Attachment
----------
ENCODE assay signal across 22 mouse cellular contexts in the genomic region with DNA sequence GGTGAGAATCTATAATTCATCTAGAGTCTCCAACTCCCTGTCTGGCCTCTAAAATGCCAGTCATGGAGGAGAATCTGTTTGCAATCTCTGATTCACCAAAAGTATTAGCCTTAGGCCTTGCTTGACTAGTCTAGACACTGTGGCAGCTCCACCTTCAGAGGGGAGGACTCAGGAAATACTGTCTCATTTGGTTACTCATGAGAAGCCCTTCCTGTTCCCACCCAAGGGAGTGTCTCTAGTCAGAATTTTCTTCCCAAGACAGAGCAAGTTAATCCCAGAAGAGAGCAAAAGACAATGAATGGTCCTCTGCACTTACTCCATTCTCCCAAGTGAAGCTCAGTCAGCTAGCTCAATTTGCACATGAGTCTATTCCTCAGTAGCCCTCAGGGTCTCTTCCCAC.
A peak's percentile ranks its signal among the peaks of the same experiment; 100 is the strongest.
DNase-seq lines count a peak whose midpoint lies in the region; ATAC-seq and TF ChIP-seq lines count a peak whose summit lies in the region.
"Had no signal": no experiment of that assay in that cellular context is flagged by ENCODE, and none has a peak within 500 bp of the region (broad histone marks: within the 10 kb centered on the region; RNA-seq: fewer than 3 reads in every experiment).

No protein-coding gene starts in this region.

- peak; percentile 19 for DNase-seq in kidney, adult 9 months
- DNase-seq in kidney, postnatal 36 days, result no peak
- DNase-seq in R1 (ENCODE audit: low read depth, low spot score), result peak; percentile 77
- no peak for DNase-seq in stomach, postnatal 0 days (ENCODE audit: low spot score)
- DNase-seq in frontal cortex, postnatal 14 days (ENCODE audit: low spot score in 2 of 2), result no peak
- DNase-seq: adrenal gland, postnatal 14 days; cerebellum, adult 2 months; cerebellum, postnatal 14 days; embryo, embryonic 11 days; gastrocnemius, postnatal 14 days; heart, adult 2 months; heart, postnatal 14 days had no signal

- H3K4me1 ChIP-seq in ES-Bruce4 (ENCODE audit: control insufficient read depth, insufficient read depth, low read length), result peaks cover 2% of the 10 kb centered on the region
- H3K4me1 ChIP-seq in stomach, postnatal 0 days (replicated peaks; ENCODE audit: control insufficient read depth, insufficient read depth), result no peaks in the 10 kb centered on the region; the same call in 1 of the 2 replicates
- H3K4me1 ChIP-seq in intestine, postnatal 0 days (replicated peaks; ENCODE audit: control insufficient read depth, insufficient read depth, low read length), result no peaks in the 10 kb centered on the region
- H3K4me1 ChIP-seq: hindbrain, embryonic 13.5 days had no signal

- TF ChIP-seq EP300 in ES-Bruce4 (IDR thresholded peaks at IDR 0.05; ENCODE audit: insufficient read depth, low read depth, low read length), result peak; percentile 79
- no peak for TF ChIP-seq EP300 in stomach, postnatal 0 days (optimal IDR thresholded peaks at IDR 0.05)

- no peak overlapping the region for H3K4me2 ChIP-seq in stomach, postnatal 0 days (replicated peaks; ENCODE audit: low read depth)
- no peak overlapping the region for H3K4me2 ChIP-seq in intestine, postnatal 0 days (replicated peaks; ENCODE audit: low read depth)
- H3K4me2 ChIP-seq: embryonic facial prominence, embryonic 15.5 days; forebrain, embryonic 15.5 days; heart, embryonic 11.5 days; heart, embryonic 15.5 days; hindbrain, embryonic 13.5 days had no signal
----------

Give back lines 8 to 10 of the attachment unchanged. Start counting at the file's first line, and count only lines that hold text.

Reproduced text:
- DNase-seq in R1 (ENCODE audit: low read depth, low spot score), result peak; percentile 77
- no peak for DNase-seq in stomach, postnatal 0 days (ENCODE audit: low spot score)
- DNase-seq in frontal cortex, postnatal 14 days (ENCODE audit: low spot score in 2 of 2), result no peak